In October 2023, Howard County announced the purchase of a 16.5 acre site adjacent to the East Columbia Branch to enhance and expand the park. The property was purchased for $415,000 using the Program Open Space funding provided by the state. Redevelopment plans include redeveloping the three existing fields into two baseball fields, two basketball courts, a playground, and a pavilion. The project also includes stormwater bio-retention facilities and landscaping work, construction is expected to begin in spring of 2024 and conclude the year following. [12]

Borrowing and statistics edit

  • 1965 – 13,688, 1 Bookmobile
  • 1983 – 1.508 million, 88 Employees, 3 Bookmobiles
  • 1995 – 2.6 million, 13.1 book per resident ratio, 6 branches[13]
  • 2012 – 7.1 million, 300 Employees, $18,978,950 operating budget.

Maryland Consolidated Library System edit

Any person who lives, works, or pays property taxes in Maryland is entitled to obtain a library card at no charge from any county or Baltimore City. They may either obtain a separate card from each jurisdiction or authorize a library card from a different public library system in Maryland to be used there. Also, Maryland counties adjoining the state line will authorize persons living in cities and counties in the state that borders that Maryland county, to obtain a library card at no charge usable in that county only, as long as that jurisdiction in the other state provides reciprocal free library privileges for the residents of that county in Maryland. For example, Prince George's and Montgomery counties will allow reciprocal library privileges with residents of the District of Columbia and nearby counties and cities in Virginia, however, Baltimore would not offer this privilege. Where a non-resident does not qualify for a free card, they may obtain one from any county by paying a yearly fee of $50 to each county they want one from.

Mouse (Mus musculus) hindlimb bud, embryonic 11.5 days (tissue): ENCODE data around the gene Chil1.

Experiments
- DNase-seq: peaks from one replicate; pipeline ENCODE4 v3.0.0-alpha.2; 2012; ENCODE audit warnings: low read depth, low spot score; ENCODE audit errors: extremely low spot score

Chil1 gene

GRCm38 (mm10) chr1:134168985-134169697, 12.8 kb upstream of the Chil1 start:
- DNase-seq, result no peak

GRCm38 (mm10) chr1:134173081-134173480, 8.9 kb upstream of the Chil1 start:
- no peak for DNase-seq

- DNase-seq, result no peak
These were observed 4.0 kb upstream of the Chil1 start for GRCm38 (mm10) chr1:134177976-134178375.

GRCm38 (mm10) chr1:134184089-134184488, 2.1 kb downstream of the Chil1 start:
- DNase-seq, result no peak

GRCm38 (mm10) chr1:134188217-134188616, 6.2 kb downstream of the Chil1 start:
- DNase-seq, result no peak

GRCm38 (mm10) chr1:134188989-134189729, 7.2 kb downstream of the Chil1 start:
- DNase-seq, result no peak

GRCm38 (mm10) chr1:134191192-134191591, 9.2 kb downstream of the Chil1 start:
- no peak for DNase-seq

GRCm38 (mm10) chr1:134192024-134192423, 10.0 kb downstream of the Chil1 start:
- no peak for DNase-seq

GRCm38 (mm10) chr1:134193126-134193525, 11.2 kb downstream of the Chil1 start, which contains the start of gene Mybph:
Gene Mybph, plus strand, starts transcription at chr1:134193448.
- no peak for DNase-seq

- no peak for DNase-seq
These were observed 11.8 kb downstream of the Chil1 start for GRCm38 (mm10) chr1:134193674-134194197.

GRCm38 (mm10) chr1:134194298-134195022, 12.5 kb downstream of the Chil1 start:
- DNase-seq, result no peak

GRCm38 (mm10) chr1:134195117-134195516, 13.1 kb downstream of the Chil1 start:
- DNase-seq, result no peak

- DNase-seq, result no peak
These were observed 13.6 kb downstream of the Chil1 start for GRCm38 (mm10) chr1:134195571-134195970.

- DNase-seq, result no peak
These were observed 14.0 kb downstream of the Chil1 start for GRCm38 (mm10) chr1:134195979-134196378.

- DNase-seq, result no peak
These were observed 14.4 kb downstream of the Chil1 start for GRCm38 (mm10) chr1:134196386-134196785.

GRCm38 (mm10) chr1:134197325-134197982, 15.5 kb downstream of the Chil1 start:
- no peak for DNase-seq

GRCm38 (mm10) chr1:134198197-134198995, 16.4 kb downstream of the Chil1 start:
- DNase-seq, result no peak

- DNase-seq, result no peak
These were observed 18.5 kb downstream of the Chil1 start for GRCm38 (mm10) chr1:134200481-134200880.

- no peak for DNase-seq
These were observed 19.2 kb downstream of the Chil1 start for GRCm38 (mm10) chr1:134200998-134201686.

See also edit

References edit

  1. ^ "Locations & Hours". Retrieved 26 January 2018.
  2. ^ "Flashbacks". The Baltimore Sun. 17 October 1990.
  3. ^ James A Clark Jr. Jim Clark Soldier Farmer Legislator. p. 2.
  4. ^ "County Library - Project of the Community". The Times. 31 March 1965.
  5. ^ Howard County Historical Society. Images of America Howard County. p. 102.
  6. ^ "Columbia Greets Its New Library". The Baltimore Sun. 2 May 1968.
  7. ^ R.H.Melton (13 July 1983). "Book-Lovers Flock To Howard County's Up-to-Date Library". The Washington Post.
  8. ^ "Free Use of Computers At Howard County Library System". The Washington Post. 23 February 1984.
  9. ^ Lisa Leff (4 February 1988). "Howard County Capital Wish List Includes $596 Million in Projects". The Washington Post.
  10. ^ John N. Berry III (5 June 2013). "Library of the Year: Howard County Library System, MD". Gale Library Journal.
  11. ^ "HCLS Savage Branch & STEM Education Center Reopens with $6.1 Million Facelift The renovation project took a year and a half". Retrieved 24 June 2014.
  12. ^ Staff, Daily Record (2023-10-30). "Howard County buys 16.5-acre site to redevelop park space". Maryland Daily Record. Retrieved 2023-11-14.
  13. ^ Gracia Sevilla (19 December 1994). "Library's Popularity Speaks Volumes About Howard County". The Washington Post.

External links edit